02 March 2015
With the new tax year falling over Easter we have a timely refresher on payment dates from HMRC’s recently published Employer Bulletin.
When is a payment made for PAYE purposes?
Although Real Time information (RTI) has not changed when a payment is made, it is more important than ever to understand when a payment is made for PAYE purposes, what date should be included on your Full Payment Submission (FPS) and when the return should be sent.
The law says that for PAYE purposes, a payment is treated as made the earlier of,
- The time when the payment is made
- The time when the person becomes entitled to the payment.
The intention behind the legislation is to ensure that PAYE is operated at the right time and in the correct tax year.
If the tax rate goes down, as happened when the additional rate was reduced from 50% to 45%, PAYE is still operated following these two rules. So the employee cannot ask to be paid in the later tax year and pay less tax, if they were legally entitled to be paid in the earlier one.
What date should go on the Full Payment Submission (Payment date: Data Item 43)?
The payment date on the FPS should be the employee’s regular payday. For most employees this will be the date the employee is entitled to be paid and when they actually do get paid.
So, if the employee is paid late, the employer should still use the regular payday on the FPS where the employee is entitled to be paid on that date. If you pay the employee early, then this will bring the payment date forward and the employer should use this date on the FPS.
In addition, for PAYE purposes payment is made when the employee has control of the money and can use it for their own benefit, and this should happen on the date the employee is normally paid.
So if you pay by electronic means (such as Bacs), payment is made when the money is in the employee’s account and they can use it. Again, it is expected that that the employee will have control of their money by their regular pay date and this is the date that should be entered on the FPS. To ensure that the funds are in the employee’s account by their regular payment date, you may have to prepare a Bacs transfer instruction on an earlier date.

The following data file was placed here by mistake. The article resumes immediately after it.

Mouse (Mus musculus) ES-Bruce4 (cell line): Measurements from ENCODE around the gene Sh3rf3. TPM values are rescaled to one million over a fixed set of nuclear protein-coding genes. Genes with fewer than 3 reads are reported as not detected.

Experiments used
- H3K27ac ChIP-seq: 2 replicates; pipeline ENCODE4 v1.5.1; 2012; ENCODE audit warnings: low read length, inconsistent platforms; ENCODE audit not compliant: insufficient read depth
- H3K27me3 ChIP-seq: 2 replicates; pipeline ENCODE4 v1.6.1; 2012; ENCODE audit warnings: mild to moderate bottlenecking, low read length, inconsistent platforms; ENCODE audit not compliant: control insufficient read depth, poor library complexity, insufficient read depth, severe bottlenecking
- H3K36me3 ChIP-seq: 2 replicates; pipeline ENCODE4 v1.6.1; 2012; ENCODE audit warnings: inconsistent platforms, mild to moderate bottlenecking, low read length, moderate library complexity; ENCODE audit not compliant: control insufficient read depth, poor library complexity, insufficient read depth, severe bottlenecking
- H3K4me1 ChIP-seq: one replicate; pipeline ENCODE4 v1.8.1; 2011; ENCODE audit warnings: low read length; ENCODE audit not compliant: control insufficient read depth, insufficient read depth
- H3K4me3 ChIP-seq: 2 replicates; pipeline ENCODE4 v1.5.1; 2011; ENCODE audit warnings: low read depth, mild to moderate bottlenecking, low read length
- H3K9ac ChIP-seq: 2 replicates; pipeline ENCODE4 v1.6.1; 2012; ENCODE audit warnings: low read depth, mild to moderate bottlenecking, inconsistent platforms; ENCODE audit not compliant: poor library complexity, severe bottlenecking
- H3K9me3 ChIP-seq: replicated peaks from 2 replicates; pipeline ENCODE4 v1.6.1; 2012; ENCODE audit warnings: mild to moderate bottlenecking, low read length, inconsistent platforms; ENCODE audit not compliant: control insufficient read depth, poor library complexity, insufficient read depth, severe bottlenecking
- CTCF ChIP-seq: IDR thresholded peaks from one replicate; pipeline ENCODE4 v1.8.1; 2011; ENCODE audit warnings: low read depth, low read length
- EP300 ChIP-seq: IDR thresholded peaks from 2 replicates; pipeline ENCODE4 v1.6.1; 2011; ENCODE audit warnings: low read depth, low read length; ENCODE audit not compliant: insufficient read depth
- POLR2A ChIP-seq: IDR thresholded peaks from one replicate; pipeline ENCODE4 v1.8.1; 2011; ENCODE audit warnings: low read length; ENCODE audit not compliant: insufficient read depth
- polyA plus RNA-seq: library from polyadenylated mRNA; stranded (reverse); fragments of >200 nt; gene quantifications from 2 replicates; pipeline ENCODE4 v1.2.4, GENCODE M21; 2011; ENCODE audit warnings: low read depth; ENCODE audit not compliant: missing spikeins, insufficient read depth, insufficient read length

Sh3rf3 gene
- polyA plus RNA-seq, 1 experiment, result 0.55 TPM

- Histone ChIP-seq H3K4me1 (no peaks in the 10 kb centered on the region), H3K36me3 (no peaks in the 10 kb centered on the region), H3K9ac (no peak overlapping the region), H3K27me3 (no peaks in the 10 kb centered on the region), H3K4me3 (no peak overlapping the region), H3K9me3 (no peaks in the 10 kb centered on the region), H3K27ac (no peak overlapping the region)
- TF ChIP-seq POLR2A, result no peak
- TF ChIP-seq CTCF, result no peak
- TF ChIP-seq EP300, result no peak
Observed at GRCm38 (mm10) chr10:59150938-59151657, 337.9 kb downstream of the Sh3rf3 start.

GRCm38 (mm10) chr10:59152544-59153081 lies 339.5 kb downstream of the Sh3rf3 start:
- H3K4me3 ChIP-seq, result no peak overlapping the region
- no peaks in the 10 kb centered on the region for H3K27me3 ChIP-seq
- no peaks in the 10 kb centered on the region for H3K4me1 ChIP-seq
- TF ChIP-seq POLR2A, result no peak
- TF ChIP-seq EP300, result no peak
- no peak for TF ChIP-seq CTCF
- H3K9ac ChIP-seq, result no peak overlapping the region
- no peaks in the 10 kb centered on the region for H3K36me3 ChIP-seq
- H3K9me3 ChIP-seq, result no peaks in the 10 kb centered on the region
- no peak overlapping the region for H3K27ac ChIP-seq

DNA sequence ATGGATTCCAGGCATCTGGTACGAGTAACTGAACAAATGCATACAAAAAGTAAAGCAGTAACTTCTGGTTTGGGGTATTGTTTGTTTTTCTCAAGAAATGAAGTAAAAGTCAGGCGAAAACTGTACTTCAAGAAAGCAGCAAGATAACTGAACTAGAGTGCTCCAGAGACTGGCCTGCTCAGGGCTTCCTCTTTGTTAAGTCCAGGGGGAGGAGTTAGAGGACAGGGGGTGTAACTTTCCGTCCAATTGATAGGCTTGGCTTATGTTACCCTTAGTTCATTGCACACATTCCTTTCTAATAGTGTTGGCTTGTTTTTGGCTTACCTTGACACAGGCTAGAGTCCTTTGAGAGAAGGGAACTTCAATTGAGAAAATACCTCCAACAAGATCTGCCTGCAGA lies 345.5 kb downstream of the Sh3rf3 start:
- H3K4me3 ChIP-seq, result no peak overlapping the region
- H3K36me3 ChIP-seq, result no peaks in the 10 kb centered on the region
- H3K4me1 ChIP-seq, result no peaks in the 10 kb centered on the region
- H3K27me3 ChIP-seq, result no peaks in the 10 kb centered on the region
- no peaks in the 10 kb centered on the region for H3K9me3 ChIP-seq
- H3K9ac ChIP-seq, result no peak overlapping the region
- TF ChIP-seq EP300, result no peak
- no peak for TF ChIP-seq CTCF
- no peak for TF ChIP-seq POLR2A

However, you should enter the date the funds will reach the employee’s bank account on the FPS and it is expected that this will happen on the regular payment date.
If paying by cash or cheque, payment is made when they are given to the employee, the date the cheque is cashed or put into the bank does not matter. Therefore, the date to be entered on the FPS is the date the cheque is given or the cash paid.
The regular payment date falls on a non-banking day
An easement applies if the employee’s regular payment date falls on a non-banking day. This is currently on page 9 of the CWG2.
It explains when you should make your submissions if the regular payday falls on a non-banking day (Saturday, Sunday or bank holiday) and as a result, you make payment:
- on the last working day before the regular payday; or
- on the next working payday after the regular payday.
This is to ensure that PAYE operates as normal so the employee receives the allowances they are entitled to and the payment is allocated to the correct payment period or tax year.
For PAYE purposes, the payment can be treated as if it had been made on the regular payday and this is the date that should be reported on the FPS as the ‘payment date.’
An important example of where this might apply is the end of this tax year, which falls over the Easter bank holiday.
For example if the:
- regular date of payment is the 3, 4, 5 or 6 April but
- the actual date of payment is the 2 April
report the payment as being made on the 3, 4, 5 or 6 as appropriate.
Remember that a regular payment date of 6 April falls in the following tax year.
Similarly, if the:
- regular date of payment is the 6 April, but
- the actual date of payment is the 7th April
you can report the payment as being made on the regular payment date.
As the actual date of payment is on the 7 April, then if you are sending your FPS on that date, remember to use late reporting code G.
There’s further information on using late reporting codes in the Late reporting reason section of the What Payroll Information to report guidance.
For National Insurance contributions, the payment must be treated as if it had been made at its regular time, if the actual and regular payment days are in the same tax year.
If the actual payment date and the regular payment date fall in different tax years the payment may also be treated as having been made at its regular time.
HMRC has updated the Employer Further Guide to PAYE and NICs - CWG2 (2015) to reflect information for the 2015-16 tax year.